On yesterday's episode of "Savage Lovecast," a straight listener called in with a question for host Dan Savage about etiquette for straight people attending Pride.
"Don't eat the pussy at Pride, it's not for you," Savage dryly offered, "...unless it's bi pussy, in which case, go crazy."
Then in his Savage-ian way, Dan inexplicably went from sharp-tongued one-liner to gay preacher-man.
"Pride is in many ways a manifestation of queer people in the streets making themselves visible not to each other, but to straight people, straight culture and a straight world that for most of recorded history wanted to pretend that we did not exist."
He went on to tell the caller that being a straight person attending Pride is not an intrusion, not a violation, but rather partly (and largely) the point of Pride.
When we are in the streets and we are the majority we don't start straight-bashing people; we don't get all our revenge on the gay-bashers. You are not going to be bashed. You may even get laid because bisexual ladies are a big part of pride.
The only thing you really don't have to do is walk up to everyone you meet and announce loudly that you're straight. If you are straight and you are at Pride, someone may assume that you are gay.
If that makes you uncomfortable–so uncomfortable that you have to wear a great big 'straight but not narrow' t-shirt to make sure everybody knows that you're not one of 'them'–maybe you should stay home. But if you're just there to have fun and to see it and participate in that queer visibility thing by looking at us then you're golden.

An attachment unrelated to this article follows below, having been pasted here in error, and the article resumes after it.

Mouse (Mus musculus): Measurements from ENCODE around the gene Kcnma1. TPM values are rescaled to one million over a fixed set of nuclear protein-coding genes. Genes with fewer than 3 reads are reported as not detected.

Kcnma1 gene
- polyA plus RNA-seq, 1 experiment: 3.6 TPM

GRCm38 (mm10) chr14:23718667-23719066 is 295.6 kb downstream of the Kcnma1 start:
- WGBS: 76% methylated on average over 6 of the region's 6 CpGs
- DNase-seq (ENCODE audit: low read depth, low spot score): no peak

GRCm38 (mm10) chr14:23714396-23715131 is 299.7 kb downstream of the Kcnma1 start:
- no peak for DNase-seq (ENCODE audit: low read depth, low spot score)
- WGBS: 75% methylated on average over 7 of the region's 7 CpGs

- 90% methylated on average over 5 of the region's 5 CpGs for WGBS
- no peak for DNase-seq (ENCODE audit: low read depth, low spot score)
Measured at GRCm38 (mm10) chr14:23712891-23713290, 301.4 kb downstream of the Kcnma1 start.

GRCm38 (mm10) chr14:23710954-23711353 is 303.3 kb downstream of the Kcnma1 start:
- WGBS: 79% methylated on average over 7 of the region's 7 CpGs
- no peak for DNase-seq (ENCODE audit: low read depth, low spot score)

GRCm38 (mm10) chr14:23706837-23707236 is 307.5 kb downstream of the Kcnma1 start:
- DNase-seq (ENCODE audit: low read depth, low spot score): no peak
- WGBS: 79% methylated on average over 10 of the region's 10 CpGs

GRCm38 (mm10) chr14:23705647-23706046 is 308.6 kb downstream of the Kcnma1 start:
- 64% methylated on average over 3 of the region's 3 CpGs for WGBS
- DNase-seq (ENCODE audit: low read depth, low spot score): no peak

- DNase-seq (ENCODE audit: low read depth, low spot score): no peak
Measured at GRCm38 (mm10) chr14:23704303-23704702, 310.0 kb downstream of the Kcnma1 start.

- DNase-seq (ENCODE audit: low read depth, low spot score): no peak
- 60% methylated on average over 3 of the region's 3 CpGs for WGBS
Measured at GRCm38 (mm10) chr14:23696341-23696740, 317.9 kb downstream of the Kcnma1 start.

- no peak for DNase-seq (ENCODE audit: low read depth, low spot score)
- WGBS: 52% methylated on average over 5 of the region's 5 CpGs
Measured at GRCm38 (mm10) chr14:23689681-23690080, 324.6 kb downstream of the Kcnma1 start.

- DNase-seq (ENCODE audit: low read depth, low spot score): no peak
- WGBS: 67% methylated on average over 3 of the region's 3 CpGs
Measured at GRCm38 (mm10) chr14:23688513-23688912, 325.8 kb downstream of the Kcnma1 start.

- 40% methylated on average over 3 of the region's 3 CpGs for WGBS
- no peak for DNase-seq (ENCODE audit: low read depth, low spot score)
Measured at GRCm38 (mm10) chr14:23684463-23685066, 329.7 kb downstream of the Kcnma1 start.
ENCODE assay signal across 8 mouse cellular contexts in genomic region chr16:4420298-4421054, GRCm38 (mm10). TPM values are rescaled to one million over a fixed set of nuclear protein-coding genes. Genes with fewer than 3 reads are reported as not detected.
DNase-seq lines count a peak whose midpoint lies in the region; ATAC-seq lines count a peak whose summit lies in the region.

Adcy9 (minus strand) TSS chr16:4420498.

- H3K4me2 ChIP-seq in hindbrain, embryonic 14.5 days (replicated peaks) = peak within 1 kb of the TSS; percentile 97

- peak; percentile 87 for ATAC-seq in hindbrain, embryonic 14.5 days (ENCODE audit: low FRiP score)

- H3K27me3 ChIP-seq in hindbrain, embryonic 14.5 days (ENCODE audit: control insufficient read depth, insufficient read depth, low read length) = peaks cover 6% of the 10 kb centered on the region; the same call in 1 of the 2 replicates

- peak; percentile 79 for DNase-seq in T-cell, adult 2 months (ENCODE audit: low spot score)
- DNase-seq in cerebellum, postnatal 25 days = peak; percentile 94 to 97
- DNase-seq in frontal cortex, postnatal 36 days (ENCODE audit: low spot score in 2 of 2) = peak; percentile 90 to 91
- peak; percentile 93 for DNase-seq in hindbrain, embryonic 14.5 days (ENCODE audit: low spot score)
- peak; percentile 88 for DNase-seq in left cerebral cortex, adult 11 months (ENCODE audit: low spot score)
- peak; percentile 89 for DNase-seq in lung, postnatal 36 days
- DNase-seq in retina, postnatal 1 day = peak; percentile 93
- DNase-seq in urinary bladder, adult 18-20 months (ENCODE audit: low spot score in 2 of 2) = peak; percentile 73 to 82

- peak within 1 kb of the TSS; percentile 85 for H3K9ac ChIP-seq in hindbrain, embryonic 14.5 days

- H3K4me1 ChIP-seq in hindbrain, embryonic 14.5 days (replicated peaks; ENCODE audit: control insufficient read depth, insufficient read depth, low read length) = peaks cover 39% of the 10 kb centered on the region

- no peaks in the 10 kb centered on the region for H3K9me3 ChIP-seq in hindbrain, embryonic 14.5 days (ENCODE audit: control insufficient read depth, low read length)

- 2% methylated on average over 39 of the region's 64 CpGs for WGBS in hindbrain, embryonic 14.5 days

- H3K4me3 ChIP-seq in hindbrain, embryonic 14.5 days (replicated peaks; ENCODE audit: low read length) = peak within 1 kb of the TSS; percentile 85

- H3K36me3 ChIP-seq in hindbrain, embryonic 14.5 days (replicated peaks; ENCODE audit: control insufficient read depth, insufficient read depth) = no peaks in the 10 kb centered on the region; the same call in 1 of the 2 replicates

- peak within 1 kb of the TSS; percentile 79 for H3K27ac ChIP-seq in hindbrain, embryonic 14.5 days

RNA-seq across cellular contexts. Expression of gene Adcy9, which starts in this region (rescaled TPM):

[caption id="attachment_197496" align="alignnone" width="600"] Grand Marshals Dan Savage (L) and Terry Miller during the 2011 NYC LGBT Pride March[/caption]
Savage then articulately summarized what Pride is all about.
When you go to Pride you see dykes on bikes, you see the queer christian organizations, you see the leather guys, you see the drag queens, you see the twinks shaking it on flatbed trucks blasting dance music, you see the middle-aged regular roly-poly queers, you see the gay dads and lesbian moms and their families.
What you see is a million different ways to be queer.
I think the message in Pride for straight people–and why I think straight people should go–is that there should be more than one way to be a straight person too. That there is a script written for straight people about how you're supposed to live your life and who you're supposed to be and that script is confining and stultifying and restricting and straight people to need to break out of that. I think what a lot of straight people leave with is 'Wow, there's so many ways to be queer maybe I can conceive of perhaps a different way to be straight.'